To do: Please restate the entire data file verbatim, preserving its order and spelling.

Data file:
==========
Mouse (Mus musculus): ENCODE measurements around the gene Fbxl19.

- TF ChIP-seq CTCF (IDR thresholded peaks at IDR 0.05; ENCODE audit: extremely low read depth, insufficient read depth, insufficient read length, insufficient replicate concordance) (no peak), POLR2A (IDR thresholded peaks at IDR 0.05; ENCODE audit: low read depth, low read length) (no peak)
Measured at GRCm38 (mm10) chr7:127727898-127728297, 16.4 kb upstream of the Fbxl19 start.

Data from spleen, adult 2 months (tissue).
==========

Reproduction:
Mouse (Mus musculus): ENCODE measurements around the gene Fbxl19.

- TF ChIP-seq CTCF (IDR thresholded peaks at IDR 0.05; ENCODE audit: extremely low read depth, insufficient read depth, insufficient read length, insufficient replicate concordance) (no peak), POLR2A (IDR thresholded peaks at IDR 0.05; ENCODE audit: low read depth, low read length) (no peak)
Measured at GRCm38 (mm10) chr7:127727898-127728297, 16.4 kb upstream of the Fbxl19 start.

Data from spleen, adult 2 months (tissue).